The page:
Classic Film Showing to Benefit Civil War Hero's Sword Acquisition
"They Died With Their Boots On,"
Custer Saga, Includes Birney Heroics
January 25, 2003
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By: Dave Rogers
State Theater Showing Set Feb. 22 for Benefit Film
Capt. James G. Birney IV was one of several Civil War heroes from Bay City
The name "Wolverines" will live perhaps forever as the nickname of the University of Michigan athletic teams.
But few probably know that the appelation was first used by a Union Army General, George Armstrong Custer, to inspire his men of the Michigan Cavalry Brigade at the Battle of Gettysburg.
Bay Cityans will have a chance Saturday, Feb. 22, to see a classic film, "They Died With Their Boots On," which depicts how Custer used the term "Wolverines" and contribute to a fund-raising project for a historic artifact.
The State Theater in downtown Bay City will be the site of a 7 p.m. showing of the film which focuses on the life of the famed General George A. Custer, hero of the Civil War and ill-fated Indian fighter.
The film showing will benefit the project to raise $7,500 to acquire the dress sword of Capt. James G. Birney IV. Birney, who enlisted in the Union Army from Bay City at age 19 earned fame, and the sword presented later by Custer, at the battle of Hanover, Pennsylvania, on July 3, 1863.
The sword was found only recently in a basement in Philadelphia, hometown of David Bell Birney, who also was a hero at Gettysburg.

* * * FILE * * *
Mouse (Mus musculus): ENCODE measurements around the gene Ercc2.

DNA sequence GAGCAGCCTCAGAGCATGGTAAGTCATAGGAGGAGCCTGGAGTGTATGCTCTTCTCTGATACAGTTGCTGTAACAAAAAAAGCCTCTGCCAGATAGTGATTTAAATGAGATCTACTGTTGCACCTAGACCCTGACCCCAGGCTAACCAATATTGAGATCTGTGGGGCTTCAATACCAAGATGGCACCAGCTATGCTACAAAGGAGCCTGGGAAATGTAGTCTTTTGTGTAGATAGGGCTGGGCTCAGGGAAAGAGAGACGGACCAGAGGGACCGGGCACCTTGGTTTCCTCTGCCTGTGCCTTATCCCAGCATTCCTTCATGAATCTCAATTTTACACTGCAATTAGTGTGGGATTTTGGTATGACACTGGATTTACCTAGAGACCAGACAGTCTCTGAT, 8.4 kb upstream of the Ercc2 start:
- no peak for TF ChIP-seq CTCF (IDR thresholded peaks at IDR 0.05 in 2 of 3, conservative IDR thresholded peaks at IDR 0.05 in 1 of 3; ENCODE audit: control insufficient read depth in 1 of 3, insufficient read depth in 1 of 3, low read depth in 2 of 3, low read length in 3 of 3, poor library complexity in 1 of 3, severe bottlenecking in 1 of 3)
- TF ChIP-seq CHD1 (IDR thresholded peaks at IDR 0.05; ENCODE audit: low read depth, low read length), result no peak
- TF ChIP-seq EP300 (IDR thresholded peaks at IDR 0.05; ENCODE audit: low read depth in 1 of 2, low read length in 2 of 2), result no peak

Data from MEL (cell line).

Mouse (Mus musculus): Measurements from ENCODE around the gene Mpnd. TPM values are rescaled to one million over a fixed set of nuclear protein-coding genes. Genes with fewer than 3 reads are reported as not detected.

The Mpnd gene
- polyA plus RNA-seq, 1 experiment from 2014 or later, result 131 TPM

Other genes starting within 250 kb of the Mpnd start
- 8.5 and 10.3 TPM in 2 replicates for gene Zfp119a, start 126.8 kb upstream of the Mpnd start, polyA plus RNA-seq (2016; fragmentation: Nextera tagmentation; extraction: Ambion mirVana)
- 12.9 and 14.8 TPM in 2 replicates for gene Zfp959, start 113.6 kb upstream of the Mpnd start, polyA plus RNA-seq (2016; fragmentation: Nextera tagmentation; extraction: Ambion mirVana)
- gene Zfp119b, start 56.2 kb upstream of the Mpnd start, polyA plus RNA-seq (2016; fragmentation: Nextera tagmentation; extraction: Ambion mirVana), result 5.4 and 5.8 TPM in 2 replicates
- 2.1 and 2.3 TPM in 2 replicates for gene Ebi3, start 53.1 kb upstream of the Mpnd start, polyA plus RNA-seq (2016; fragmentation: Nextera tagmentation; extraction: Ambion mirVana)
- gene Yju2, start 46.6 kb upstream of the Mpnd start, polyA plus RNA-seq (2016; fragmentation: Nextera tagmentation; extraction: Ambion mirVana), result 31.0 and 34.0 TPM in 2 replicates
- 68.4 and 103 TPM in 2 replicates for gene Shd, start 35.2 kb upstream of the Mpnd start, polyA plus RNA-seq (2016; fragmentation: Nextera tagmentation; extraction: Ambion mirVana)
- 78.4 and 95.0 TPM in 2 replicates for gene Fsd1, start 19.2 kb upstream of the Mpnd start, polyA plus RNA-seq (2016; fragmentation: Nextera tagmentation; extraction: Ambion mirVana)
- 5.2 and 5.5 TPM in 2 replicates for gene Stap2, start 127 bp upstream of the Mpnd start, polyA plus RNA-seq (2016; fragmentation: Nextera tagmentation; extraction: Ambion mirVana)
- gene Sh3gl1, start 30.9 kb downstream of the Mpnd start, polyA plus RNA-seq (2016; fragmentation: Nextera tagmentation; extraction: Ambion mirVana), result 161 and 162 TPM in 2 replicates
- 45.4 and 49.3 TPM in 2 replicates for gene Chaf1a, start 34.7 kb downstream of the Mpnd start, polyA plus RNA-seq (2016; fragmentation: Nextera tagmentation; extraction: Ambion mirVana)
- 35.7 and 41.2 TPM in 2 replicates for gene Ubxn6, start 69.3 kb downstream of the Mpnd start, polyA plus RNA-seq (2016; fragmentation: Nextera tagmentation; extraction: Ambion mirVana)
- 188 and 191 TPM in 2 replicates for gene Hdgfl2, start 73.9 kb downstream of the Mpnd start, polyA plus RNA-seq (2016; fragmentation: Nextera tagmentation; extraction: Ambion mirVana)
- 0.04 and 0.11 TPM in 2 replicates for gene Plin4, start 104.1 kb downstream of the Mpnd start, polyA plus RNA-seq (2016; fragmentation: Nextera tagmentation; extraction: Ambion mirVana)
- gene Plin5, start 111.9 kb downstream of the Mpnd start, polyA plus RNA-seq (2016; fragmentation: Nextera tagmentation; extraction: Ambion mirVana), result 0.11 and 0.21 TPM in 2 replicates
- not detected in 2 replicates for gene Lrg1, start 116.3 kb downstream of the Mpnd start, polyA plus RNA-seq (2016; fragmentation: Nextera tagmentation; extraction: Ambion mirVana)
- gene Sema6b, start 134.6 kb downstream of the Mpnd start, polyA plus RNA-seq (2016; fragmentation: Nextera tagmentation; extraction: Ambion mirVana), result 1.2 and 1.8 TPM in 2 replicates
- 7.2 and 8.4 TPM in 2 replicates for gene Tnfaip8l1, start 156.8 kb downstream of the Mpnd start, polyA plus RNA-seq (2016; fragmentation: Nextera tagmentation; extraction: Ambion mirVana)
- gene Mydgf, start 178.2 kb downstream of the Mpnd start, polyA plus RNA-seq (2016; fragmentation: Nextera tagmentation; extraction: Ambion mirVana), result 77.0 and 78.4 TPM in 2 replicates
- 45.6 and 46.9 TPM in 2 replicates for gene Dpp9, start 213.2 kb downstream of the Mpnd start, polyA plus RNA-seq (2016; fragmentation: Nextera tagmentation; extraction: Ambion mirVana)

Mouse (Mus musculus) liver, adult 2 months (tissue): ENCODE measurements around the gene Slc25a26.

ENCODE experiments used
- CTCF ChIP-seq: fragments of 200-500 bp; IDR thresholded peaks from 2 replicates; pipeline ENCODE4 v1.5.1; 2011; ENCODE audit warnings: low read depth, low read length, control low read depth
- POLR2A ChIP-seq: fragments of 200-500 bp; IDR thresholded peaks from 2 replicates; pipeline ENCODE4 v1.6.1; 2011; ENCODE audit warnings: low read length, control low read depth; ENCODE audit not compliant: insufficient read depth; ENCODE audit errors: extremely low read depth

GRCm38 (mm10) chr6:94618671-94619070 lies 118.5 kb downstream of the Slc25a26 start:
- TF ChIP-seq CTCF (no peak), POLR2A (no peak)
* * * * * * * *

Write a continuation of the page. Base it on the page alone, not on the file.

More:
The Battle of Hanover, part of the monumental struggle between the Union and Confederate armies at Gettysburg, is depicted in one of the film's early sequences about Custer's Civil War exploits. Hanover pitted Custer's Michigan troops, including Birney and the 7th Michigan Cavalry, against Gen. J.E.B. Stuart which has been called "the cavalry battle of the war." Custer and his Wolverines foiled Stuart's attempt to turn the Union right flank on the final day of the battle.
The movie stars swashbuckler Errol Flynn, Olivia de Havilland, Anthony Quinn as Crazy Horse, and Sydney Greenstreet. Custer's well known demise at the hands of Crazy Horse and his Sioux warriors in the Battle of Little Big Horn is one of the most famous military actions in American history. It is also portrayed in the 1941 film, directed by Raoul Walsh.
Reviewer Dave Kehr of the Chicago Reader describes the film: "Errol Flynn makes an effectively vain, overbearing, and ambiguously charming George Armstrong Custer. It is superb filmmaking, personal and vigorous. Worth particular note is the way Walsh's camera carves up the space in the final battle scene, sliding between claustrophobic oppressiveness and agoraphobic horror."
The benefit film project committee is comprised of Tony Dearing, editor of The Bay City Times; attorney Gerald Pergande, a Civil War expert; broadcaster Eric Jylha of WNEM-TV Channel 5; historian Dave Rogers; Bay Medical Center executive Keith Markstrom, and Ron Bloomfield, curator of the Bay County Historical Museum.
"This project will provide the museum with an artifact of national significance," said Bloomfield. The sword will become one of the centerpieces of a new main gallery at the museum, he said.
Birney was a son of Judge James Birney, sponsor of a bill in the State Legislature which organized Bay County. Judge Birney was the son of famed abolitionist candidate for President James G. Birney who was a founder of Bay City in 1842. Judge Birney is buried in Bay City's historic Pine Ridge Cemetery at Columbus Avenue and Tuscola Road.
Tickets for the film are available from organizers of the project or from the State Theater, phone 892-2660, at $5 in advance and $7.50 the day of the showing.
Arts/Theater Article 129
Dave Rogers is a former editorial writer for the Bay City Times and a widely read,
respected journalist/writer in and around Bay City.
(Contact Dave Via Email at email@example.com)
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